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The Prairie Revealed

Gib Myers’ first trip to American Prairie Reserve was not quite what he pictured. It was September 2002, and autumn came early as the weather turned cold and wet.

“We got rained out,” he remembers. “We couldn’t get anywhere we wanted to go because of the mud. It was miserable, and yet everybody loved it. We got the vision for the Reserve, we believed in it, and knew right away we wanted to be involved.”

Large boulder on the prairie at sunset.

He and his wife Susan knew American Prairie Reserve Founder Sean Gerrity when he was working in California, but it was their daughter Sarah who first encouraged them to explore the prairie. She had a summer job at American Prairie and urged her parents to visit, which they did that memorable fall. The Myers have been loyal supporters ever since. Gib served as Chair of the American Prairie National Board of Directors from 2003 to 2013, and he and Susan continue to serve as board members today. They make the journey to visit the prairie from their California home several times a year, although Gib wishes they could visit more often.

In addition to his philanthropic giving, Gib brought his passion for photography to the prairie. It’s difficult to overstate the impact of his photographic contributions; they have been nothing short of essential to sharing with the world the beauty and importance of this ecosystem. His work can be seen throughout our website, across our social media channels, in magazine articles about American Prairie, and adorning the walls of our offices and visitor facilities across the Reserve.

A herd of elk moves across the prairie.

Looking at his photos, a viewer might think they were created effortlessly. The reality, Gib explains, was not so easy.

“It was very frustrating at first,” he remembers with a wry laugh. “In a way, you don’t know where to start on the prairie, plus I was only up there for a few days at a time. I struggled for sure.”

None of that struggle is evident in his work. Gib’s images evoke the absolute vastness of the prairie, the unique character of the landscape, and the mercurial moods of the endlessly changing sky. With meticulous attention to color, he captures the prairie’s vibrant hues, and he also invites the viewer to take the time to look closer and explore subtleties and simple details.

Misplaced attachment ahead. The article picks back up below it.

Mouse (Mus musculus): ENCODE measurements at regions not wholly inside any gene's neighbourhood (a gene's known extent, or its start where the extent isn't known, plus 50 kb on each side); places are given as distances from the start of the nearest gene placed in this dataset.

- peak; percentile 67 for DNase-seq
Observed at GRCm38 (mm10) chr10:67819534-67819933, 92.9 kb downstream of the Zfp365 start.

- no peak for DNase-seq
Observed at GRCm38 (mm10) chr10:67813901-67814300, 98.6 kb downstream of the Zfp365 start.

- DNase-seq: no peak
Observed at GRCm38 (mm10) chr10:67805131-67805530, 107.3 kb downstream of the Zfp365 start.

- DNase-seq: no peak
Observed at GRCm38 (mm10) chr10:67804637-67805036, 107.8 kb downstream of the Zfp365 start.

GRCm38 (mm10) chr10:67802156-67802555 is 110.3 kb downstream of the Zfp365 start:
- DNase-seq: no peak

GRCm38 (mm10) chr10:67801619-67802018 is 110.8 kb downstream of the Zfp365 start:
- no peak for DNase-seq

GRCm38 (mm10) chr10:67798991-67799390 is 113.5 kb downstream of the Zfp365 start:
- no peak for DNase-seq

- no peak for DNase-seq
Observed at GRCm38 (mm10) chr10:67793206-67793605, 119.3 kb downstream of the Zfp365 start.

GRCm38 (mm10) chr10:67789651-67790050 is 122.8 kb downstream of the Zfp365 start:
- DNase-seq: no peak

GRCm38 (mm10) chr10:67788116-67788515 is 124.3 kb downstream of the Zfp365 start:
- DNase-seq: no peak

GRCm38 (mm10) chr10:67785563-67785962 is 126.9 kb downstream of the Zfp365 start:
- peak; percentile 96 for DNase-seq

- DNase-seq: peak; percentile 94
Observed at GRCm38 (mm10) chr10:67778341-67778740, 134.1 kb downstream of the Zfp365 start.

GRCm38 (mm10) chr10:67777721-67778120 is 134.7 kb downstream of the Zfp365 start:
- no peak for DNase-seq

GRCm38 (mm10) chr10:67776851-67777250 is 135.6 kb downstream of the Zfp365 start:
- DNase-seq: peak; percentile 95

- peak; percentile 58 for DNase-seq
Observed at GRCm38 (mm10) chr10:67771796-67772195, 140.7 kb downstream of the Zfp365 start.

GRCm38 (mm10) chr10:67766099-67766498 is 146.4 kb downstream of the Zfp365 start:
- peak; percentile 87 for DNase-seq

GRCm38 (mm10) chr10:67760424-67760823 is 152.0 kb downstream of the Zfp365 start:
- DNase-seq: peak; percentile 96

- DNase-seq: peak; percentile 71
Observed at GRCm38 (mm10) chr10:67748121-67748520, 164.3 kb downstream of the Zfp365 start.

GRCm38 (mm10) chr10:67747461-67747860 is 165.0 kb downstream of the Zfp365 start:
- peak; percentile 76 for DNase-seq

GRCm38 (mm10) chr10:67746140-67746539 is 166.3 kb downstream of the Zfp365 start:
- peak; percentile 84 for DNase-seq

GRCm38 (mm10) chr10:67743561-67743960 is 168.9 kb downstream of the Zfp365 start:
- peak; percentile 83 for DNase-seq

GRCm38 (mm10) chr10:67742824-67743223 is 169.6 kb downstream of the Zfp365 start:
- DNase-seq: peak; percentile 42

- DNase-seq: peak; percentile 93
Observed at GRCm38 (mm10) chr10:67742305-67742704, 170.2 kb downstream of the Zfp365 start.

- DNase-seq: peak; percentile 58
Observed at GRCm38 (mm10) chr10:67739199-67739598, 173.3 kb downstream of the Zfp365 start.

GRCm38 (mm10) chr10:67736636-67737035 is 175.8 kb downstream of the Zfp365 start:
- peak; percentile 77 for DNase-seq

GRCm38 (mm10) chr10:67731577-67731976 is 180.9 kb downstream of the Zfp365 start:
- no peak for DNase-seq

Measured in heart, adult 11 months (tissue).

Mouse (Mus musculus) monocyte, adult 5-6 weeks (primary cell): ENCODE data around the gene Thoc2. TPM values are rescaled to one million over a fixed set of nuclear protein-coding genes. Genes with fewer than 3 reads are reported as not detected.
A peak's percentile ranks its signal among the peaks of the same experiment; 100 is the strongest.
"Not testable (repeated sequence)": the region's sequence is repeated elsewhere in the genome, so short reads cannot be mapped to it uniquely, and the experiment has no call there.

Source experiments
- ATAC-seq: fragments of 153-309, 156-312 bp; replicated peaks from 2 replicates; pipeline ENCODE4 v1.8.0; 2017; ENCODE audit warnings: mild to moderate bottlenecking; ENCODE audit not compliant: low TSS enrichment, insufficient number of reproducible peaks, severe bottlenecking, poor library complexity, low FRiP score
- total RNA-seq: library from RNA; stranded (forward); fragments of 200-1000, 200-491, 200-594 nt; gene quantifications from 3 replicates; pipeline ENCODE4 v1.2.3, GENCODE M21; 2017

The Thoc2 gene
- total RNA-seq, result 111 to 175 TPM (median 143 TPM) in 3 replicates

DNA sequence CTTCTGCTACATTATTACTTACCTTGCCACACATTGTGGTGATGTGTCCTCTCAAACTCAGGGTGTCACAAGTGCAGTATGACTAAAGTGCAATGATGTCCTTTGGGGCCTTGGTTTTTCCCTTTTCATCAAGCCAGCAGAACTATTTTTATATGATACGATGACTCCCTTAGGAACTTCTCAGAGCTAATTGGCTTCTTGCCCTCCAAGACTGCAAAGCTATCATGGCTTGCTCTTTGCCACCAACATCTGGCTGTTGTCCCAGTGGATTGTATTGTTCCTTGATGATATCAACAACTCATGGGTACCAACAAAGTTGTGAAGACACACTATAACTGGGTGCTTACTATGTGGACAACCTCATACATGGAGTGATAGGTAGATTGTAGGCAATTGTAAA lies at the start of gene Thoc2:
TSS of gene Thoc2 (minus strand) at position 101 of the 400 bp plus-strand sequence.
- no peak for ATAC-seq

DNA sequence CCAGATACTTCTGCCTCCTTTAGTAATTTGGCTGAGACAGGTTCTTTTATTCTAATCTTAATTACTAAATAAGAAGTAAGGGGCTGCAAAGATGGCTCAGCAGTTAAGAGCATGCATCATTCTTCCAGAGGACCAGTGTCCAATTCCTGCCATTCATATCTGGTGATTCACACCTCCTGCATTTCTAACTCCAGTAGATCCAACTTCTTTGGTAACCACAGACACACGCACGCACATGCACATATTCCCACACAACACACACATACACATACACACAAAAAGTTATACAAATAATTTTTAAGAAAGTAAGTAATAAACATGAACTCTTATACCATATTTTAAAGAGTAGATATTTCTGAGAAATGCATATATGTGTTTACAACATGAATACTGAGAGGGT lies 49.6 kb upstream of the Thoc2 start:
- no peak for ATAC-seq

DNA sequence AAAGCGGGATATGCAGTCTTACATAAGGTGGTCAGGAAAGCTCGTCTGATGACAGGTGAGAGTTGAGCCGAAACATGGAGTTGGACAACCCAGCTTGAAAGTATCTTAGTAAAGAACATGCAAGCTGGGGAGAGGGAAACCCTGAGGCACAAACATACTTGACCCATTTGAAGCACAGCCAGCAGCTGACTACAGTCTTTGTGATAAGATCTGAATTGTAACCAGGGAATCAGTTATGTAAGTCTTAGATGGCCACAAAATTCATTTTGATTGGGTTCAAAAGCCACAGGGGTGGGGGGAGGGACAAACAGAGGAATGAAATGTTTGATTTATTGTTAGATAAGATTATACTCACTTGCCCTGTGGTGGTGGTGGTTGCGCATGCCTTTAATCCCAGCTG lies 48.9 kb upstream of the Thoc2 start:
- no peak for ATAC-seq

“You just can’t approach it too quickly,” he says with precise and earnest sincerity. “You have to slow down and let the landscape and environment talk to you and show you where the pictures are.”

Cottonwood tree grove in summer.

The prairie has shown him a lot in his years with American Prairie. He has donated more than 5,000 images to the organization and even researched and installed a new computer system to help our team organize and archive tens of thousands of images.

His passion for the prairie is evident in every conversation about American Prairie. That same passion is apparent in his conspicuous absence from camp every time the golden hour once again lures him onto the landscape in search of the next great image.

“I always miss breakfast and cocktail hour,” he jokes.

Judith River and surrounding area in sunshine with low clouds hanging over river.

Before he visited in 2002, Gib had little experience with the prairie. Now, almost 20 years later, he says the prairie continues to reveal the beauty and tranquility he and Susan discovered on that first rainy visit.

“The prairie is something that grows on you. If you’re rushing it, you’re missing it. Much of what I like about the prairie is that you have to slow down to appreciate it and it will come to you. Many of the great photos come to you. The best shots will reveal themselves.”

His meditative approach to photography overlaps precisely with his love of the land and his commitment to lifelong learning. For Gib, there is always something new to discover and share with the world. And fortunately for us, those passions continue to call him back to the prairie.

A person paddling a canoe on the Missouri River surrounded by large cliffs.

 

View the Summer 2020 Sentinel